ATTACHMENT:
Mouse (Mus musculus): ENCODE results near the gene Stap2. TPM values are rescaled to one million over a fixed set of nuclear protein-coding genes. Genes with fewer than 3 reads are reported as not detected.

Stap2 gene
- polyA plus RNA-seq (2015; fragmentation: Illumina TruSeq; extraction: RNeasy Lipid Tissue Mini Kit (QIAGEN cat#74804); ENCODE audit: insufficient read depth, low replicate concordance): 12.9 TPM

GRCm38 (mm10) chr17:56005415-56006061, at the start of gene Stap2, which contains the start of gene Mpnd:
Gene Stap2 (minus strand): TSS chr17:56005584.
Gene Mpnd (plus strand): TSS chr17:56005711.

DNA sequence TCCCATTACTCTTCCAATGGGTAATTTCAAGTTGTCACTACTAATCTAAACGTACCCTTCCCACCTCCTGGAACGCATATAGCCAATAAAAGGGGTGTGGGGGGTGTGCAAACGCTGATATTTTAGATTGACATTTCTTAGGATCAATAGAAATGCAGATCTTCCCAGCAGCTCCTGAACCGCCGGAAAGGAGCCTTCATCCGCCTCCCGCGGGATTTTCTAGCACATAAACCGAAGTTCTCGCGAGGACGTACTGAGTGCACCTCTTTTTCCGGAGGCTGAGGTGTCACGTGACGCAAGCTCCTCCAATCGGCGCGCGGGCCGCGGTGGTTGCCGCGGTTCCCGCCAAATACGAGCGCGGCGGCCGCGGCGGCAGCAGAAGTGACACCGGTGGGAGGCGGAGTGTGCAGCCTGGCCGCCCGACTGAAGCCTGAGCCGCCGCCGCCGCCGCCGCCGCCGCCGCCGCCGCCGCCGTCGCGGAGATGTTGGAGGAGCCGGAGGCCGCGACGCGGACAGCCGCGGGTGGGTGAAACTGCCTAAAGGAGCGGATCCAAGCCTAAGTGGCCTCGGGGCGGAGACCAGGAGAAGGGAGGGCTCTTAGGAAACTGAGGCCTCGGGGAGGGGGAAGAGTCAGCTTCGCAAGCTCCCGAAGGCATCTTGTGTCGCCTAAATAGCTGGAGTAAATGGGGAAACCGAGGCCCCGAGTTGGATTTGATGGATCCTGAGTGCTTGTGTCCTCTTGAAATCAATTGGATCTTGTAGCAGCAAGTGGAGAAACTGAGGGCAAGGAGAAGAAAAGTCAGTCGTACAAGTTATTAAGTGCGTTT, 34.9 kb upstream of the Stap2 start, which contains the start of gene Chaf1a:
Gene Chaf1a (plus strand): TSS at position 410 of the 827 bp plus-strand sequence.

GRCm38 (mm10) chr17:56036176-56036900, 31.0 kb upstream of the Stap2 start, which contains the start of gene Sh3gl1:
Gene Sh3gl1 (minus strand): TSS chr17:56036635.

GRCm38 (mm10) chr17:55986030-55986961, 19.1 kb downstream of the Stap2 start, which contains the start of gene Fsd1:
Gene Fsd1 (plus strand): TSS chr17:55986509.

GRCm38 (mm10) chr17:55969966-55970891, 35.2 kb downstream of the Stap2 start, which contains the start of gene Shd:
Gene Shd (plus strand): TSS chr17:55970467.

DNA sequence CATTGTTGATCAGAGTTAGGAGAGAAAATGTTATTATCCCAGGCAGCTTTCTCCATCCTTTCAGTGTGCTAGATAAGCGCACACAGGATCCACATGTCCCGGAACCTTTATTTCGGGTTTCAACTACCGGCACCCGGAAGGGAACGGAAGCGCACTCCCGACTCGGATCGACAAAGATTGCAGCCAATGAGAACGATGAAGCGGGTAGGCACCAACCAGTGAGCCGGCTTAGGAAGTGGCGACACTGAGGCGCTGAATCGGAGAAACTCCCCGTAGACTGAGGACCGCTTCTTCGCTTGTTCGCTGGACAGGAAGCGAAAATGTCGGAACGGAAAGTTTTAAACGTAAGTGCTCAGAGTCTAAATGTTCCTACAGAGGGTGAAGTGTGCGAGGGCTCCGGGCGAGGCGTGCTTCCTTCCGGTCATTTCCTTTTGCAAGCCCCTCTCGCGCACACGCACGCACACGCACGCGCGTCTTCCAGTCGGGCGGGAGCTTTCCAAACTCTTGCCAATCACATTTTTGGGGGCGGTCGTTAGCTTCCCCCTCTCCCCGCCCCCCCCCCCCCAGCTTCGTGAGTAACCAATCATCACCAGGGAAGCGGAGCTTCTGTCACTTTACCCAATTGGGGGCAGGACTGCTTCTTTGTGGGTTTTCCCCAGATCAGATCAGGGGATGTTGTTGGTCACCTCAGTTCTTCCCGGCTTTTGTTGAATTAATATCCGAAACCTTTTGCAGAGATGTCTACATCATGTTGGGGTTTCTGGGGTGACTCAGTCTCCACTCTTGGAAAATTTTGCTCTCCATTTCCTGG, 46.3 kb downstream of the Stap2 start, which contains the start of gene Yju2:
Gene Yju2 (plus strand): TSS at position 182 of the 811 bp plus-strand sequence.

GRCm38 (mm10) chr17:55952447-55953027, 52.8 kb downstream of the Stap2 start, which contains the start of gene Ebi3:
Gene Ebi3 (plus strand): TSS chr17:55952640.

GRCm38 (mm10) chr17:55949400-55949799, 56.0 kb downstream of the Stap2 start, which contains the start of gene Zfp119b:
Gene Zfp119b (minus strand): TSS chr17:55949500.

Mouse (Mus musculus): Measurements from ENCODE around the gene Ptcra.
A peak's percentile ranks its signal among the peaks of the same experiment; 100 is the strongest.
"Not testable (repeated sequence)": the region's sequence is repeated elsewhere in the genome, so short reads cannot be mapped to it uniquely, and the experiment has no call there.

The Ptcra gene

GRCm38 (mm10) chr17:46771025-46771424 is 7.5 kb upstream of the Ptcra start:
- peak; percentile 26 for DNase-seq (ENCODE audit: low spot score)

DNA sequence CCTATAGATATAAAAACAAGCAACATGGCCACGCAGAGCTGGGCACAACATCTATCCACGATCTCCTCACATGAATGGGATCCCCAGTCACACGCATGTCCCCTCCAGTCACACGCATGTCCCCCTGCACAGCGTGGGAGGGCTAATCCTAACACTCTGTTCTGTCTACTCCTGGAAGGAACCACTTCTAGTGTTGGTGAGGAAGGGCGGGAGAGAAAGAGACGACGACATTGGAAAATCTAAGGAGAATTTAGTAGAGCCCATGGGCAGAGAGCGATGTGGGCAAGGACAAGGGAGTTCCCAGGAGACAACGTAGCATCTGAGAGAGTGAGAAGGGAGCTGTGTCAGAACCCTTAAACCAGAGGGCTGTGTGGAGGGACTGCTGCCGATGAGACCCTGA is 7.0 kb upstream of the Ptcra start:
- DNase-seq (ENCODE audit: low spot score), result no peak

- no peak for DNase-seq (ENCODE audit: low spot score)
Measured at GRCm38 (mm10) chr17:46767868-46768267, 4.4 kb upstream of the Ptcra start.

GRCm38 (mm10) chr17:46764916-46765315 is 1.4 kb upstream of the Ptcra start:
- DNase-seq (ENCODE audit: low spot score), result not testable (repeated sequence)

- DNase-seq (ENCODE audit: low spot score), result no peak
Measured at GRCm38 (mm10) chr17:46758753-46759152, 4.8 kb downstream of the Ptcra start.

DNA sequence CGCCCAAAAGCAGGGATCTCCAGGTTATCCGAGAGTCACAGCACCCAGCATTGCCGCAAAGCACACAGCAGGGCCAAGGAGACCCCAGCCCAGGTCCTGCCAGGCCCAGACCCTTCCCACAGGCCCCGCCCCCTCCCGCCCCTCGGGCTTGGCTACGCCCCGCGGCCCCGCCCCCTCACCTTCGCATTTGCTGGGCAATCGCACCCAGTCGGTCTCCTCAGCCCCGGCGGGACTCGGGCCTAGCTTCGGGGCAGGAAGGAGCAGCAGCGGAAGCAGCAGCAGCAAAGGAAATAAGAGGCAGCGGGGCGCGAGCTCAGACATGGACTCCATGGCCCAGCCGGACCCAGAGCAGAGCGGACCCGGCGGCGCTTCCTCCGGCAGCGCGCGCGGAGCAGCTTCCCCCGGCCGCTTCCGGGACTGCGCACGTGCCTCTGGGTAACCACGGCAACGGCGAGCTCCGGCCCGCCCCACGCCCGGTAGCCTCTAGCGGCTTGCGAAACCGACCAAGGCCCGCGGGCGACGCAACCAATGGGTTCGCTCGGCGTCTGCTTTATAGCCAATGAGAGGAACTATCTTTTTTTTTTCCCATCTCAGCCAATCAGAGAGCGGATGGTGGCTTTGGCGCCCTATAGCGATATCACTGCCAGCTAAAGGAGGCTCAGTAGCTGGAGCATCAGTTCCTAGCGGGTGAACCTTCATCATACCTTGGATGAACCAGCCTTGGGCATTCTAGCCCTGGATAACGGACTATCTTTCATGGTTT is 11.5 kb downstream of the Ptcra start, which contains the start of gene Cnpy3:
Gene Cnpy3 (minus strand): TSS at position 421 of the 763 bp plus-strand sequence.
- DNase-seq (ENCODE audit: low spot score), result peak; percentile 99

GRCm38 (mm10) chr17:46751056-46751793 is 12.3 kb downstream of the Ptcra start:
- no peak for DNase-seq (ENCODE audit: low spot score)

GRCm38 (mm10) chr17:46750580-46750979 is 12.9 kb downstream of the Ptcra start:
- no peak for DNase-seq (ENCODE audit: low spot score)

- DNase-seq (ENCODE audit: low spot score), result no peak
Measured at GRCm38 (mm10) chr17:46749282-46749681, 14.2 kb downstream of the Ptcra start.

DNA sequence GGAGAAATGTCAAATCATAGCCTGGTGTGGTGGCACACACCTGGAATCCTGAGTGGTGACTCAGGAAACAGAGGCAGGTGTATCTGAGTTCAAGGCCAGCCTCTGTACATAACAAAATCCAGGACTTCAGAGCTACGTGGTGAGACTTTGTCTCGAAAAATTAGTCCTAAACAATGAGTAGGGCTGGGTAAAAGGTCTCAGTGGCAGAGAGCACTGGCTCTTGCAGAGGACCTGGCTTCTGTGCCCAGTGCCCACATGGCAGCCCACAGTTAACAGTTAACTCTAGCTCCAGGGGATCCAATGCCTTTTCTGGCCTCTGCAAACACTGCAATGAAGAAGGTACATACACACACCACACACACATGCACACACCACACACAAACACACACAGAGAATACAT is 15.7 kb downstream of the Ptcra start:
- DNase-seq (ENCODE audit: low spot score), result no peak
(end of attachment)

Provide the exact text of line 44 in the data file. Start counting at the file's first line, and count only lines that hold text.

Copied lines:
DNA sequence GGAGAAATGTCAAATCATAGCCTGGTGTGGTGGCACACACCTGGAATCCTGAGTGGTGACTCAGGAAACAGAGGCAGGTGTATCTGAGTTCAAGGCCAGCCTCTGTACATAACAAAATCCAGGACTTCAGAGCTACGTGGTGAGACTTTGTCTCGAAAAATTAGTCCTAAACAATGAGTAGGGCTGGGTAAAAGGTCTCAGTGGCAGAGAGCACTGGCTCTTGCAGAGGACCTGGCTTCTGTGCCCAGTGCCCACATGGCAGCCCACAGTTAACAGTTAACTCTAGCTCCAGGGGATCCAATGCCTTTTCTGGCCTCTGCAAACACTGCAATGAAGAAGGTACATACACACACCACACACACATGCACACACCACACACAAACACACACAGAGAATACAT is 15.7 kb downstream of the Ptcra start: